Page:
Was it an ingested toxin that caused the deaths of 21 polo horses at the 105th U.S. Open polo tournament Sunday?
-- Was it an ingested toxin that caused the deaths of 21 polo horses Sunday at the 105th U.S. Open polo tournament? At least one veterinarian thinks so, with toxicology tests still pending.
The horses, worth up to $2 million, belonged to a 60-horse Venezuelan team, Lechuza Caracas. The animals reportedly appeared dizzy and disoriented while being unloaded from their trailers Sunday afternoon just prior to a 3 p.m. match. Seven died at the scene, and the others during treatment elsewhere or while being moved to a medical facility.
"Some died right away. Others lasted about 45 minutes," said Dr. Scott Swerdin, of the Palm Beach Equine Clinic, International Polo's consulting veterinarian group, who treated at least one of the horses. It appeared they died of heart failure caused by a toxin that could have tainted their food, vitamins, supplements or all three, Swerdin said.
Any kind of airborne infection was ruled out, officials said.
Eyewitnesses said several veterinarians from Wellington, a wealthy equestrian and golfing community in central Palm Beach County that hosts the event every year, rushed to the grounds to help try to revive and save some of the horses by running cold water on them and using fans that shoot a fine water mist to try to get their body temperatures down. Intravenous tubes were inserted to help them breathe.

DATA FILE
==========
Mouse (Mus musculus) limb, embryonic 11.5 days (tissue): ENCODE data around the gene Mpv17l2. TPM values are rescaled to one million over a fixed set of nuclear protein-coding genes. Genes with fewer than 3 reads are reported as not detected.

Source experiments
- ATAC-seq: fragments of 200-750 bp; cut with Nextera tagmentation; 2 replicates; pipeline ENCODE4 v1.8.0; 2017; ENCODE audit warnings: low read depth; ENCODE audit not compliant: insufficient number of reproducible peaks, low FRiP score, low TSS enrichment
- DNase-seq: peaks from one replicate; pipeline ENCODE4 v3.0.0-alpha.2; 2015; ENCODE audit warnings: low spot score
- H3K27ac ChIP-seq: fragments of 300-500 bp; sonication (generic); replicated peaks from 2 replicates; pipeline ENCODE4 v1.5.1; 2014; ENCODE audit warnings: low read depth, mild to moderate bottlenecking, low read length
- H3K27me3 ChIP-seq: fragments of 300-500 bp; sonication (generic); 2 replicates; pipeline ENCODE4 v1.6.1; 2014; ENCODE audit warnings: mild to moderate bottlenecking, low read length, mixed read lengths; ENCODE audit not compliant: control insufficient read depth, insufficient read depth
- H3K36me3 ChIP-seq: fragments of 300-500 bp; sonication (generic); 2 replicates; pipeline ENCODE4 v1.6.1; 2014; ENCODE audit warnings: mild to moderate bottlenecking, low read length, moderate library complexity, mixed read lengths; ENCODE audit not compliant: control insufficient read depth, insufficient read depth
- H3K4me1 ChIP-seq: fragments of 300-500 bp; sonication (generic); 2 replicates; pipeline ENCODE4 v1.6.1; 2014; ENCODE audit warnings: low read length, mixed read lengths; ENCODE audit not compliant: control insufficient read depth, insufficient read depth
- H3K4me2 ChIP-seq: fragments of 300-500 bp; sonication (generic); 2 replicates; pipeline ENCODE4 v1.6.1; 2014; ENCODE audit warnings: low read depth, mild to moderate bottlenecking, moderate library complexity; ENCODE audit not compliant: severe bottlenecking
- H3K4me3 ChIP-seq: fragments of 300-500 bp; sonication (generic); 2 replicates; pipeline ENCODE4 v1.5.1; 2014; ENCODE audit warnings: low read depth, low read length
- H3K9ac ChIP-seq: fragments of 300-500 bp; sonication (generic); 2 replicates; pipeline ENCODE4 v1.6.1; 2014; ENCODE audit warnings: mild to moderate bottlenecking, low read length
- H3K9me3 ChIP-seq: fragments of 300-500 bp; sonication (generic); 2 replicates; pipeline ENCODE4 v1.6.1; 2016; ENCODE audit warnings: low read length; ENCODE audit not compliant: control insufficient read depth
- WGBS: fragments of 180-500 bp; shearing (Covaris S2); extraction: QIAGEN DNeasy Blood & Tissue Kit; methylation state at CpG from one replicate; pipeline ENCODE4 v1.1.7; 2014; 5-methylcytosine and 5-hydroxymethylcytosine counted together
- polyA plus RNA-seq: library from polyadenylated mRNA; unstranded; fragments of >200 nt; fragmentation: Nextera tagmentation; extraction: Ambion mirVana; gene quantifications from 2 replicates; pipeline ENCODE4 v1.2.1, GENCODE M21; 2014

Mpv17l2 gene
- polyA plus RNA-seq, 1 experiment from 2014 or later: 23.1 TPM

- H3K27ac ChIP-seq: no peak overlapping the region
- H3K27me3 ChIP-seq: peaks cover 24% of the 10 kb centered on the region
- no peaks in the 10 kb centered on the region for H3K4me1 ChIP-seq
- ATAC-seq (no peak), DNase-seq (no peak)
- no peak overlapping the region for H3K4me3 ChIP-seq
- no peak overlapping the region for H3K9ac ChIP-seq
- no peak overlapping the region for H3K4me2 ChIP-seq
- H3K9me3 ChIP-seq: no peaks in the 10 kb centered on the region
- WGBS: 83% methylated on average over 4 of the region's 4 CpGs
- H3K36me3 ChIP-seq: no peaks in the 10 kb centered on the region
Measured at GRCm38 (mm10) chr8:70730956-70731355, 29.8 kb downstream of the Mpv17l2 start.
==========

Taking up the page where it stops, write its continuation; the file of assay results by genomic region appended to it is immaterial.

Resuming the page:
Large blue tarp screens were put around the horses to shield them from direct view of the audience.
Another veterinarian at the scene, Dr. James Belden, told NBC's "Today" show Monday morning it appeared some type of poison was to blame and could have led to what he believes was heart failure among the horses. "Well, clearly it's an intoxication, clearly there's some sort of poison," he said during the telecast, adding that it remains to be seen "whether it's something in the environment or something that the horses were exposed to." He said the horses followed a normal routine in the stable before the match.
"It could be the water, hay, bedding. We just don't know. When we find out what it is, we will take all the necessary actions," said John A. Wash, president of polo club operations. "It was heartbreaking, to see that many horses get sick all at once."
Necropsies were being conducted by State Veterinarian Dr. Mike Scott at the state-run Kissimmee Diagnostic facility. A preliminary report was expected late Monday or sometime Tuesday.
After the incident, an exhibition match replaced the match in which the fallen horses were to have participated. Each 10 or 11 years old, the horses were said to be worth about $100,000 each. The Lechuza team was considered among the best of the eight teams entered. It could take 10 years to rebuild the team to the same level, some polo experts said.
The U.S. Polo Association, the sport's governing body, said it also plans a full-scale investigation.